My mom and dad never cared for Mother’s Day or Father’s Day. The biggest reason they gave was because it makes people feel sad for what they don’t have rather than what they do have. We always celebrate it for them anyway, but each year since as long as I can remember, they urge us not to make an extra effort. Some have lost their mothers, they remind me, or were never able to become one, and the list of complications can grow from there. I understood what they meant, but I feel it even more as an adult. Even still I loved the idea of carrying my mom a tray of breakfast in bed the same way I loved receiving mine this morning.
I find my empathy radar pretty high, though, as the media announces with trumpets that today is that day. My friend recently sent me a heart wrenching article about the most inconceivable motherhood situation, and it makes me at a loss for words at how all of this, this earthly construct we are in, works.
Tradition here or maybe mass media (or maybe because moms deep down just want to feel they are doing a good job and that they are appreciated) may contribute to disappointment since expectations tend to do that sometimes. I learned long ago that today is a day for the kids to feel they’ve done well by you, and you can celebrate yourself in the best way you know about yourself later on or in another way. Anything else is just a lovely surprise after that, which is the cure for expectation.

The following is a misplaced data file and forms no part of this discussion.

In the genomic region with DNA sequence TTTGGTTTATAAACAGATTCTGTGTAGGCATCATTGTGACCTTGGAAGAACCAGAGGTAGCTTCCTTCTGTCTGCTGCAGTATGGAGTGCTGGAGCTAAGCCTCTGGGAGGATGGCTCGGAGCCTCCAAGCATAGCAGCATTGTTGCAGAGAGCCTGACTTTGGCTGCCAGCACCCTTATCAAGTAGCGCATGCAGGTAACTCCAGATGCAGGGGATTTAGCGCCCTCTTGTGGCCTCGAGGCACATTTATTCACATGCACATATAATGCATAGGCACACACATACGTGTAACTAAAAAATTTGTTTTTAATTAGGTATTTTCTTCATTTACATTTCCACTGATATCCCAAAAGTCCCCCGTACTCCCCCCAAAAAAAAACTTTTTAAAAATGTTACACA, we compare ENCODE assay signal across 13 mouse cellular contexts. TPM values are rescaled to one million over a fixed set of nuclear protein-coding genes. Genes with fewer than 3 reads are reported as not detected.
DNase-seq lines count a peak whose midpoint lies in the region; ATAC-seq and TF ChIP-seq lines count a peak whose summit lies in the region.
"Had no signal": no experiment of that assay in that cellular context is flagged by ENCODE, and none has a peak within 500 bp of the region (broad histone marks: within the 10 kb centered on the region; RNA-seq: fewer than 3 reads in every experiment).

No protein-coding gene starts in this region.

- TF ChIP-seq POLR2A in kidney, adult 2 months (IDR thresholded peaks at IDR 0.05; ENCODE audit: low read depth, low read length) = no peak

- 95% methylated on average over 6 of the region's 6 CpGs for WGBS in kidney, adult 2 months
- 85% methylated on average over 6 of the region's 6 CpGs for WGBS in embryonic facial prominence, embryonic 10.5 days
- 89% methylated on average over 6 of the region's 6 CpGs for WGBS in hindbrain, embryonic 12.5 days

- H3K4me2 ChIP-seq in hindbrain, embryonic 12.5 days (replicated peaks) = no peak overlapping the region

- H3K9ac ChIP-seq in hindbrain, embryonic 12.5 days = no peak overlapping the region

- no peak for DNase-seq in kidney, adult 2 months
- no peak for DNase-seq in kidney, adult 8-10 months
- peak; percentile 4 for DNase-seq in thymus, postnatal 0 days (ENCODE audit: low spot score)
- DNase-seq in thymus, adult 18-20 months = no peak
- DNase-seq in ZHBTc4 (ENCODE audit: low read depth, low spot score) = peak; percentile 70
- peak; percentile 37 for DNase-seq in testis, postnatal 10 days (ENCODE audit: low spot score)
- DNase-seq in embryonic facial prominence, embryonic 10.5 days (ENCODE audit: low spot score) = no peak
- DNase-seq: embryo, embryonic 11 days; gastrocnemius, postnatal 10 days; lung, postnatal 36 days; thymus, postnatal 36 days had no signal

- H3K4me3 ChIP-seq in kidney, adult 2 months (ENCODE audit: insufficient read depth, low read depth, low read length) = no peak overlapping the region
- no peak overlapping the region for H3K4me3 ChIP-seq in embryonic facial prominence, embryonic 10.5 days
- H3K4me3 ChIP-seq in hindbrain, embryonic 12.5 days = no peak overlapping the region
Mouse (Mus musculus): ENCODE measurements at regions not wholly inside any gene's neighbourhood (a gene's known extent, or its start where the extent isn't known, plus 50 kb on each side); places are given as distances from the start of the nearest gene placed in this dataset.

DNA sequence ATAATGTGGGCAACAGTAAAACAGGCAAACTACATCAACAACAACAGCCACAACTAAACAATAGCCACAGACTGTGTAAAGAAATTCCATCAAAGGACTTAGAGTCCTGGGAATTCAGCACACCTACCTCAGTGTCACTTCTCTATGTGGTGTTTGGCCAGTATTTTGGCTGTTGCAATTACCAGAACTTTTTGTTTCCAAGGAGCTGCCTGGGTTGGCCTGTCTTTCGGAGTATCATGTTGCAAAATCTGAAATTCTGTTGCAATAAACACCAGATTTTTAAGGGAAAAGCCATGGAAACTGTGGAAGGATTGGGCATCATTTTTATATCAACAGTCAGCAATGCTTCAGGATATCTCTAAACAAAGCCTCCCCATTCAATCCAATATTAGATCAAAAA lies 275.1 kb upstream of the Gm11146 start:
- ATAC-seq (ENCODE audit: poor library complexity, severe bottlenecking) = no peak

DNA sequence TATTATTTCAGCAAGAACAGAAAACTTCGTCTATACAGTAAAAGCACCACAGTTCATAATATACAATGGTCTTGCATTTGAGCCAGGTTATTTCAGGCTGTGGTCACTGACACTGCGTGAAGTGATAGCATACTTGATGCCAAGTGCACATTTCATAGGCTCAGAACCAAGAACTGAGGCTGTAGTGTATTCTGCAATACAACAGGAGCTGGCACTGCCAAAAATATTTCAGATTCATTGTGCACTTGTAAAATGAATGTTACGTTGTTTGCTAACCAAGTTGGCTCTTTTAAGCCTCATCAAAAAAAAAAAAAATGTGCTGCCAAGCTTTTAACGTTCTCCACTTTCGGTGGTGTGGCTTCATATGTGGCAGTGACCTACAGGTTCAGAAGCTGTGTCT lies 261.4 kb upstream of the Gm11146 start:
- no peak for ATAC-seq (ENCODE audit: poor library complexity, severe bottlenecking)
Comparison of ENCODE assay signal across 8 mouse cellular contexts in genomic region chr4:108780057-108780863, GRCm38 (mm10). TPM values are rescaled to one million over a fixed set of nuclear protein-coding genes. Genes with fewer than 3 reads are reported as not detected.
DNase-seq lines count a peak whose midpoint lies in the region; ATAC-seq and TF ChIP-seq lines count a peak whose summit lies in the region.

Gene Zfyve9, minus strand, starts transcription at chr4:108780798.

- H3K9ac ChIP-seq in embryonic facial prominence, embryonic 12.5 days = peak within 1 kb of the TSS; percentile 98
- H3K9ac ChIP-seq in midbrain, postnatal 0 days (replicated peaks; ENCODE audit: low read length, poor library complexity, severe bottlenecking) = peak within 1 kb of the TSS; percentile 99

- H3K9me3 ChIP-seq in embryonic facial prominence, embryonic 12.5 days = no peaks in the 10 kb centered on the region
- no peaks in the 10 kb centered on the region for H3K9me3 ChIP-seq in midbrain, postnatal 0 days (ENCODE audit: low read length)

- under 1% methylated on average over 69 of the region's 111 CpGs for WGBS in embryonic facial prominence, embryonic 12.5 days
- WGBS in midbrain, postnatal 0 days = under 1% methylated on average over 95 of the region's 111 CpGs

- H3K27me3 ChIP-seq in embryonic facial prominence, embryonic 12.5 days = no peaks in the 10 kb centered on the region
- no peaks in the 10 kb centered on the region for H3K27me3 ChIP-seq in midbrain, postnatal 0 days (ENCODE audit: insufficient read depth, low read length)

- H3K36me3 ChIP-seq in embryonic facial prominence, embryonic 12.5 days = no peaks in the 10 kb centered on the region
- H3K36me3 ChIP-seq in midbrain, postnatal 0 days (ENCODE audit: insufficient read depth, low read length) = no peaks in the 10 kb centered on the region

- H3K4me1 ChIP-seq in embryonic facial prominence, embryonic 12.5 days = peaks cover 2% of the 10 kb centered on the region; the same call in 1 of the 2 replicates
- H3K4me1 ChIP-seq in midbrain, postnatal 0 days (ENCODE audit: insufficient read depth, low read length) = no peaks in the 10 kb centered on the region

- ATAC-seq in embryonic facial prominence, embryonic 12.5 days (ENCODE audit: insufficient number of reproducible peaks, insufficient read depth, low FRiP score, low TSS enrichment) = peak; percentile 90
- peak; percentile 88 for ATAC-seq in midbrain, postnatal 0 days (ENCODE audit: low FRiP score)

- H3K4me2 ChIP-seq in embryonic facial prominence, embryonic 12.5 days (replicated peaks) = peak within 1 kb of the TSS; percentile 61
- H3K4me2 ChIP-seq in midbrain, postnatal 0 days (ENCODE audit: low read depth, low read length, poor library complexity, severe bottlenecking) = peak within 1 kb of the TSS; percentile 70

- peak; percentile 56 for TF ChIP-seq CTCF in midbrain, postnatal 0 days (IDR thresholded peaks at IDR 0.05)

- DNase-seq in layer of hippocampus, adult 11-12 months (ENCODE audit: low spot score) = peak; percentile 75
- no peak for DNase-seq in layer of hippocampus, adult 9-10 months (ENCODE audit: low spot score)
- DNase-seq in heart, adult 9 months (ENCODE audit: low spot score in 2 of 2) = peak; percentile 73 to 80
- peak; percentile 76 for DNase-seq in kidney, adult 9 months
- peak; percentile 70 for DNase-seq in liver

As this is a place where my motherhood reflections go, and as the world has kindly let me keep my rose-colored glasses, I stand by what I’ve written about here in the past about the subject. I believe, stronger than ever, that it is children who elicit the most surprises out of us. They make us pause; they force us to bloom for their sake. That I want to mark all of these days with short, folded corners is an understatement. And these little holidays or traditions can help stop time and reawaken a sentiment that can get lost in daily tasks.
But the most notable thing I noticed today was the sisterhood of text messages and phone calls that were exchanged. I sent more and received more Mother’s Day sentiments from the women in my life, and I found myself beginning the day doing the same. I searched my phone for pictures of some of my friends with their children (or the days without) so I could share it with them (a yelp of…look how far we’ve come!), and in turn walked on my own memory lane with old photos of the kids. When I talked to my mom later in the afternoon, she mentioned that her phone was ringing non-stop with little memes and messages, too.
From sending cheers to getting a pat on the back from a peer, the sisterly messages flowed. The day became an exchange of women nodding to each other like sisters in the street.
This day that has become a mother’s rite of passage in our society, a day demanding an expectation journey for each woman, has seasoned itself once again: today more than any year before was more about absolute female camaraderie, which may be a mark of changes. I saw it backstage at my elementary school daughter’s play where girls told each other “you got this” and wiped away each others’ nervous tears. I saw it today as friends checked in to see how the day felt or sent positive messages to each other.
This day became a sincere way where women served as the surprise for each other yet again, affirming what we see—how we see each other as motherly or as mothers—in one another, thereby bringing together an interesting dimension of this holiday.